Mathematics and Social Sciences
Professors J. L. Campbell (Sociology), P. C. Christesen (Classics), T. H. Cormen (Computer Science), E. Demidenko (Medical School), B. Duncan (German), E. V. Edmonds (Economics), A. J. Friedland (Environmental Studies), D. P. Lacy (Government), J. H. Levine (Mathematics and Social Sciences), L. Polansky (Music), D. Rockmore (Mathematics, Computer Science), B. I. Sacerdote (Economics), C. M. Snyder (Economics); Associate Professors S. R. Craig (Anthropology), S. D. Pauls (Mathematics), S. W. Smith (Computer Science); Assistant Professors S. D. Dobson (Anthropology); Senior Lecturer J. F. Pfister (Psychological and Brain Sciences); Professors Emeriti H. S. Alverson (Anthropology), K. A. Korey (Anthropology), R. D. Masters (Government), R. Z. Norman (Mathematics and Social Sciences).
Mathematics and Social Sciences (MSS) is an undergraduate honors major combining mathematical training with one or more of the social sciences. From the social sciences, MSS is for students interested in Anthropology, Economics, Education, Geography, History, Political Science, or Sociology, as a quantitative science. From mathematics, MSS is for students interested in statistics, data analysis, mathematics, or computer sciences directed toward application in social science.
The Major in Mathematics and Social Sciences
Prerequisite: Honors standing (described in the Regulations section of this catalog) and MATH 13 (or, with permission, MATH 3 or equivalent), plus introductory work in several social sciences; or permission.
Minimum Requirements: 1 ) Four (non-introductory) courses in Mathematics or Computer Science, including Mathematics 36; 2) Four (non-introductory) courses in one social science area. The four courses should form a coherent whole, although they need not fall within the same social science department; 3) Two additional courses, including one or more of the courses offered by the Program, to be approved by the Program committee; 4) Completion of a senior thesis, which may be done under the course Topics in Mathematics and Social Sciences, Mathematics and Social Sciences 88.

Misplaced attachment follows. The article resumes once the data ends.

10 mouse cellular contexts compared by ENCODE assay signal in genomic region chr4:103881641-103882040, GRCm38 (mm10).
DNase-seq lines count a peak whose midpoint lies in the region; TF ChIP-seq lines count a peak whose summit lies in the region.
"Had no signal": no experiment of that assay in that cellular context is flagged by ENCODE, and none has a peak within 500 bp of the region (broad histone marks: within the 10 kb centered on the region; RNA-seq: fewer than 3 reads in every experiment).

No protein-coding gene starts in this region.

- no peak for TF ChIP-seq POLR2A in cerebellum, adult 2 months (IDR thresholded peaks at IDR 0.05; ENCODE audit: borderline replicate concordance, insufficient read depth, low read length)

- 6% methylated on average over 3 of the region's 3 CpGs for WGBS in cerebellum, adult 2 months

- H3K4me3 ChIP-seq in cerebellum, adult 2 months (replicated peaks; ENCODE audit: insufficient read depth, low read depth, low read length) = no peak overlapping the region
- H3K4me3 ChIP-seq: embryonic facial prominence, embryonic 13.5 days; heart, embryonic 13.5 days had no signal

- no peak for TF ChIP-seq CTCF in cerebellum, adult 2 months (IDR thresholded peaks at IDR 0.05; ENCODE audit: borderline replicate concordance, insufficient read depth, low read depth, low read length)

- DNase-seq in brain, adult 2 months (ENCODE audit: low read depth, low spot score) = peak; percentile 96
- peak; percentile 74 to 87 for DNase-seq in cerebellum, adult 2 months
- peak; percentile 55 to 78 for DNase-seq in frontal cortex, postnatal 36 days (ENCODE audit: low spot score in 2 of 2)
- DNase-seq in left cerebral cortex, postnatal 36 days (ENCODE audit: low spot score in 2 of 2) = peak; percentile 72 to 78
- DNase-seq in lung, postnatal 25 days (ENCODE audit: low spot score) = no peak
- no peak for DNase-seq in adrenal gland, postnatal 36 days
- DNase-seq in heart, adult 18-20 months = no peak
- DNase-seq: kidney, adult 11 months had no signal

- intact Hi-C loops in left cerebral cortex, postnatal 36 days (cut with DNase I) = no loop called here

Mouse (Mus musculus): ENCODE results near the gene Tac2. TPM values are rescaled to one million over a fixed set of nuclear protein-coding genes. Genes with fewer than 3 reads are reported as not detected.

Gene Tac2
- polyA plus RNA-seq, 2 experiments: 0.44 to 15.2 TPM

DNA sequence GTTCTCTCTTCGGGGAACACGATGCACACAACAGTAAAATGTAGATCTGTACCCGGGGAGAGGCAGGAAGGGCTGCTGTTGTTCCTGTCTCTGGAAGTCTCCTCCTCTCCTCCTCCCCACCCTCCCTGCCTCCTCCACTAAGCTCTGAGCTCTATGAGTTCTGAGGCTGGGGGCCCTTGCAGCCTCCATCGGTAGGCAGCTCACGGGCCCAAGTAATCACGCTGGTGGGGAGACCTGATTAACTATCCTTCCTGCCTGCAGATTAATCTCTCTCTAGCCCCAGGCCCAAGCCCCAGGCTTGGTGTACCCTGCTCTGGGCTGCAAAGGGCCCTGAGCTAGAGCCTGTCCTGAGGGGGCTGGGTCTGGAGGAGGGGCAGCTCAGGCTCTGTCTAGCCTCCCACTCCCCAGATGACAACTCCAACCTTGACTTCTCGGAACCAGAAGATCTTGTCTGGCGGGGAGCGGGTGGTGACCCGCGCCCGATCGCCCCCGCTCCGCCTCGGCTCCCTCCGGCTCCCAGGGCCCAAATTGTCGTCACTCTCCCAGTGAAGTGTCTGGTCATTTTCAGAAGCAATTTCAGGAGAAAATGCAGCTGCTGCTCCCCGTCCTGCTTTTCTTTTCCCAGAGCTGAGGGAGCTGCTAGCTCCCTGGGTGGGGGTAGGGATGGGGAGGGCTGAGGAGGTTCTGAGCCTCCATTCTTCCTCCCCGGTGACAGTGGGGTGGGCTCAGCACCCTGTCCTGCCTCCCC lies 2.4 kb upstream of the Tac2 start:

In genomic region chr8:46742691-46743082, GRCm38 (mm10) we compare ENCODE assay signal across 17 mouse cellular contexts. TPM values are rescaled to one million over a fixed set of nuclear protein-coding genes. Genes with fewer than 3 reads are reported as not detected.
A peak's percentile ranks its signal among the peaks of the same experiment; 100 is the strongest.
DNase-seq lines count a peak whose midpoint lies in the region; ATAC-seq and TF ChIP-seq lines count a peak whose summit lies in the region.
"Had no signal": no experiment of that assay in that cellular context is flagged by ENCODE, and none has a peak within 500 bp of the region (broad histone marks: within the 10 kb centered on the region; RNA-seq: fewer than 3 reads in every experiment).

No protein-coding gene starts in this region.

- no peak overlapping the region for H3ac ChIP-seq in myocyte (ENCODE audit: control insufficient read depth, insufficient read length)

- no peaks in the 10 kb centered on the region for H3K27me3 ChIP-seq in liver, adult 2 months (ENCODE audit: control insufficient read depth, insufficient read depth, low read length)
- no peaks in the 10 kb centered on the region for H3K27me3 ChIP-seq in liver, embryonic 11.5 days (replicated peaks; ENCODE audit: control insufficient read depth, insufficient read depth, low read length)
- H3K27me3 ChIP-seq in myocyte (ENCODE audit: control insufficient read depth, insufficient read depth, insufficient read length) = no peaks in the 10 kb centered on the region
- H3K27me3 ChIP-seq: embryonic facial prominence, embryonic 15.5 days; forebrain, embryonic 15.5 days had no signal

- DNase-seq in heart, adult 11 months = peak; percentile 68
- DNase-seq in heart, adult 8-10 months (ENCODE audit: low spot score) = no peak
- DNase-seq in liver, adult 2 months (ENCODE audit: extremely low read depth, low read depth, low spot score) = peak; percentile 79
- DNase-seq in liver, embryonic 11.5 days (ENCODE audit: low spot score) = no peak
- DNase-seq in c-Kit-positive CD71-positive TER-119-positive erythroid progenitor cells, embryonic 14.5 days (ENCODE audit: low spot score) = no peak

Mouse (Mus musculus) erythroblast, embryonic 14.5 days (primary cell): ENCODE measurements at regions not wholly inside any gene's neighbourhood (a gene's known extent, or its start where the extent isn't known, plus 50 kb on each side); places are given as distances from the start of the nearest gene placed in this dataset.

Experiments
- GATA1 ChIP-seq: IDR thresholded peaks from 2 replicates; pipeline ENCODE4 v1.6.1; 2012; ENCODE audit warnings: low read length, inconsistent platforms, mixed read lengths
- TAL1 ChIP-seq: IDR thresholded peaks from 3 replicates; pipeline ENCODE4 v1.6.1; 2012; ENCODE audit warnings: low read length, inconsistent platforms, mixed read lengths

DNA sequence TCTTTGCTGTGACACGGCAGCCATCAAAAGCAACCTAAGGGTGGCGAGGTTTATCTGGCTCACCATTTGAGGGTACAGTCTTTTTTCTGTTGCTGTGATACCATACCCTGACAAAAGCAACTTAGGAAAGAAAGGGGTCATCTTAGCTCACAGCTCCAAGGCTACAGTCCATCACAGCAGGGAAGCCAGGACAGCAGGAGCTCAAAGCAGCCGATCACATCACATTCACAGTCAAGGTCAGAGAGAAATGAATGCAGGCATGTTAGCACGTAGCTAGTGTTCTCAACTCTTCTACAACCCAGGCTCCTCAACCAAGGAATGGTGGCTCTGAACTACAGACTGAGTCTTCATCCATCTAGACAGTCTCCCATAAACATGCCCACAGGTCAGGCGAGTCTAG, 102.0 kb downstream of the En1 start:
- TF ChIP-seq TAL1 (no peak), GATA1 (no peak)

Where needed topics are not available in the existing curriculum, students may petition for special study under Mathematics and Social Sciences 88. Mathematics and Social Sciences 88 may be taken for credit more than once.
For further details, consult the Program Chair.
See Mathematics and Social Sciences courses
We call attention to the following courses which include some of the more quantitative and mathematical courses in the curriculum of various social science disciplines: ANTH 41--Human Evolution, ENGS 18--Principles of System Dynamics, ENGS 52--Introduction to Operations Research, Philosophy 27--Philosophy of Science, Psychology 021--Perception, Psychology 28--Cognition. Also, Economics courses are quantitative in nature and the advanced sequential courses quite highly so. Mathematics and Social Sciences students are encouraged to speak with the professors of the courses that are of substantive interest to the student in order to ascertain whether the mix of quantitative technique and substantive economic issues is right for the student.